PDA

View Full Version : The Screen Pass



bengaaaaals1688
12-18-2008, 11:40 PM
The screen pass, named as such because the receiver is "screened" by blockers is a play that is more commonly used by teams with quick RBs that can make plays in the open field. Although it can be used with bigger RBs as well, the set up of the play is better suited for that shifty little guy who can get up the field quickly.

In order to run a successful screen, your OL, typically your Guards and Tackles (but on some occasions you can get a Center out there as well) will pull in front of the RB. This can be a scary thing to some OCs, and for good reason, because if a DE can get off the snap fast enough he can hit your QB, and hard. The saving grace in this situation is that the screen pass is a quick developing play, and more than likely by the time the DE gets near the QB the ball has already left his hand.

The RB's route is nothing more than a simple flare route, with the bonus of having blockers in front of him. He is now on the edge with 2 mammoths that we refer to as OL, who need to block small CBs and Safeties. If the OL get out there the way it is drawn up, it will eliminate at least 2 more players, and possibly more. The RB finds the hole in between the 2 blockers and from there may only need to make one more person miss to leave themselves with nothing but green grass in front of them and a clear run to the end zone.

There have been alterations to this play that have the RB going into the middle of the field, even using a TE on a screen. The new "rage" throughout the league is the WR screen. It is essentially the same idea, except the WR starts at his usual spot and just comes closer toward the line at the snap of the ball. If the OL are quick enough to get out to the WR, then the team will use them and it gives the WR a lot of help making his own play, but more often it is other WRs blocking for them on the screen. Run a Twins or a Trips to the side of the screen and the WRs that are not getting the ball will set up in front of the screened WR to allow him more room to operate.

King87
12-20-2008, 07:11 PM
Very nice article.

To be honest I really do dislike this play in theory and in practice. Every now and again this is a fine play call. However, I never see those screens go for long plays very often. If I wanted to run a quick pass that could pick up a first down and potentially more, I would rather call a quick slant or have a big tight end run over the middle against a linebacker.

Plays like the screens are in my opinion kind of a weak call. Other than the Jets I cannot think of very many teams who can run more than one or two screens a game with any success.

What are you thoughts?

bengaaaaals1688
12-21-2008, 12:31 PM
Very nice article.

To be honest I really do dislike this play in theory and in practice. Every now and again this is a fine play call. However, I never see those screens go for long plays very often. If I wanted to run a quick pass that could pick up a first down and potentially more, I would rather call a quick slant or have a big tight end run over the middle against a linebacker.

Plays like the screens are in my opinion kind of a weak call. Other than the Jets I cannot think of very many teams who can run more than one or two screens a game with any success.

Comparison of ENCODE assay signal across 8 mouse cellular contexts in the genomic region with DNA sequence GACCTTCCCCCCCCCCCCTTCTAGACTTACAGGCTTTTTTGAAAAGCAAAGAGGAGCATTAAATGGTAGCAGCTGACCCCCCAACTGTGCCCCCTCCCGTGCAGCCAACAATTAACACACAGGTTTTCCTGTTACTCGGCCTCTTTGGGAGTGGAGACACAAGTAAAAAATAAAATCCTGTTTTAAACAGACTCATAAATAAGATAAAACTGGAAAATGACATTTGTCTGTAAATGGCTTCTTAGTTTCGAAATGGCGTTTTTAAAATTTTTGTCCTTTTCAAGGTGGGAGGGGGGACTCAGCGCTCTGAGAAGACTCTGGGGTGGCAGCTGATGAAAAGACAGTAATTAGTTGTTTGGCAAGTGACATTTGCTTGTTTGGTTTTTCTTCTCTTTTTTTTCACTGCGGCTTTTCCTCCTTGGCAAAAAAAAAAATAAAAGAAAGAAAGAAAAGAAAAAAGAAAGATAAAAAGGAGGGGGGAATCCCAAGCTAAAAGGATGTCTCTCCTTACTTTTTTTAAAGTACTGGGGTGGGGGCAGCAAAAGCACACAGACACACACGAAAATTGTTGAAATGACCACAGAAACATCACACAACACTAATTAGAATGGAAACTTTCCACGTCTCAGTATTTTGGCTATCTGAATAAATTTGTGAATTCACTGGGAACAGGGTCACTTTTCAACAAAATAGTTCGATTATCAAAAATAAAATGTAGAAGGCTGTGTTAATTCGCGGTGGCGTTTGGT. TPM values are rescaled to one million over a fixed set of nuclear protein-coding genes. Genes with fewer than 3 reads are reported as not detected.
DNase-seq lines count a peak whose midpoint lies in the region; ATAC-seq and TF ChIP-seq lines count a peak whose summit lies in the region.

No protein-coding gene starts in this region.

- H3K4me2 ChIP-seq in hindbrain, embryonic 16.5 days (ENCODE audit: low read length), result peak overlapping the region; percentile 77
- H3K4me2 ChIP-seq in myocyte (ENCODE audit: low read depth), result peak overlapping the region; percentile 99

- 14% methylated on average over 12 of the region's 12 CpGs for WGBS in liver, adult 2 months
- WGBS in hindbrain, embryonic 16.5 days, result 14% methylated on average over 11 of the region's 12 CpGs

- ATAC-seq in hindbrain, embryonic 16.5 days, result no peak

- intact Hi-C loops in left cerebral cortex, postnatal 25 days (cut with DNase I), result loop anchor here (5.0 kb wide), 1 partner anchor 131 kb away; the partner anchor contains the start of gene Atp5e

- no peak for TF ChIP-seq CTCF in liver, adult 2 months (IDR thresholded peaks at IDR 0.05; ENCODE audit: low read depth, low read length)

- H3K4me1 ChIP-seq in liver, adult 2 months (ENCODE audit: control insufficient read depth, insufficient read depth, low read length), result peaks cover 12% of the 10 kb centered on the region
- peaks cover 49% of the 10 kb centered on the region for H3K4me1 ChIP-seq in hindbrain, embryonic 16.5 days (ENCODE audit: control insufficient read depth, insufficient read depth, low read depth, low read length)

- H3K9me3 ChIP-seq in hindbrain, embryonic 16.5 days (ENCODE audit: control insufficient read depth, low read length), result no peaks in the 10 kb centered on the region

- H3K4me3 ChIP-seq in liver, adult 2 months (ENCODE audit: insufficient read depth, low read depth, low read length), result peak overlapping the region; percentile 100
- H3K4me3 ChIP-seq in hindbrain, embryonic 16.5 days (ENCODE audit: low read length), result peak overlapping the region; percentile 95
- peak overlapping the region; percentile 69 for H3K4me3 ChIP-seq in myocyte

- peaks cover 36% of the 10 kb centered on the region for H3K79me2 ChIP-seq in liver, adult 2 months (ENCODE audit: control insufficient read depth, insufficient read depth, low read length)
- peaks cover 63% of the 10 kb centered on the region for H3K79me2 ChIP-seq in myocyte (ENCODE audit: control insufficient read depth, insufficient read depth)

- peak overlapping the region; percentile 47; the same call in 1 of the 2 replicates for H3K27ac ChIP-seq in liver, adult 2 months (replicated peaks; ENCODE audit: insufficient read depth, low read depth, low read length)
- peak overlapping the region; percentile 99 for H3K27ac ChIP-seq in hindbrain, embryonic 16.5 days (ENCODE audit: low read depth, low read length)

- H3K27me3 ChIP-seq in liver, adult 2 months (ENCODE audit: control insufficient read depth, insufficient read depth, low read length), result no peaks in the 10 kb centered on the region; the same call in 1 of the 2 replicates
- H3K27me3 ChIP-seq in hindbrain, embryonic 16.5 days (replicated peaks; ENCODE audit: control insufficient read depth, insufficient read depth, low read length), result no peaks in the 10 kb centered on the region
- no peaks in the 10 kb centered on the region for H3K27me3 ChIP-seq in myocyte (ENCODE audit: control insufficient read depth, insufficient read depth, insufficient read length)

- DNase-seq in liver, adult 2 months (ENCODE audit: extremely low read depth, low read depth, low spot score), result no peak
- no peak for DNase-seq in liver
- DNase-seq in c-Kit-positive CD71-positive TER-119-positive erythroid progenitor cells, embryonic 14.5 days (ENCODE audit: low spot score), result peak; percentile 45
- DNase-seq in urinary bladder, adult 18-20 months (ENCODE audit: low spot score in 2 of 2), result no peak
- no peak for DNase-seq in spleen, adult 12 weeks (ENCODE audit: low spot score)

What are you thoughts?

I don't like the WR screens, at all. Too many teams run them and nobody really has any serious success with it. As far as RB screens go, I like them from time to time. The Eagles do a good job with them, when Westbrook is healthy. It's a good change of pace play, and a great way to get your RB out in the open field quickly. I don't like it too much when a team that doesn't have quick RBs, and instead runs them with a large "plodding" RB.

IMO, the best time to use the screen (even though it's starting to become a little bit more predictable recently) is on a 3rd or 2nd and long. Get your RB in space, and give him a chance to make a play behind his behemoth OL, and there's always a decent chance he can break a 15-20 yard gain, and it's much safer than trying to force a deep post into a zone.

horsepig
12-22-2008, 05:49 AM
The wr screen is a "I hope to Christ we can get the QB, AND that wr some confidence back" play. If it happens to get positive yardage great. The only time it will really work is when the D is too fast and over reacts to one side. Then you toss the wr screen to the other side, if your qb has time. You're never going to get OL out there, you put 2 wr's out and hope the corner gets sucked in and the olb is slow. The other wr "gets in the way" and you hope the target receiver gets past at least one guy, then, and only then does the play have a chance to gain anything.

bengaaaaals1688
12-22-2008, 12:29 PM
The wr screen is a "I hope to Christ we can get the QB, AND that wr some confidence back" play. If it happens to get positive yardage great. The only time it will really work is when the D is too fast and over reacts to one side. Then you toss the wr screen to the other side, if your qb has time. You're never going to get OL out there, you put 2 wr's out and hope the corner gets sucked in and the olb is slow. The other wr "gets in the way" and you hope the target receiver gets past at least one guy, then, and only then does the play have a chance to gain anything.

Which is why I don't like it... And when a CB is in man coverage on a WR, he usually shoots past the "blocking" WR before the play has even a slight chance of developing. It has become too commonplace to run those "bubble" screens, and CB's aren't stupid.

Sponsored Links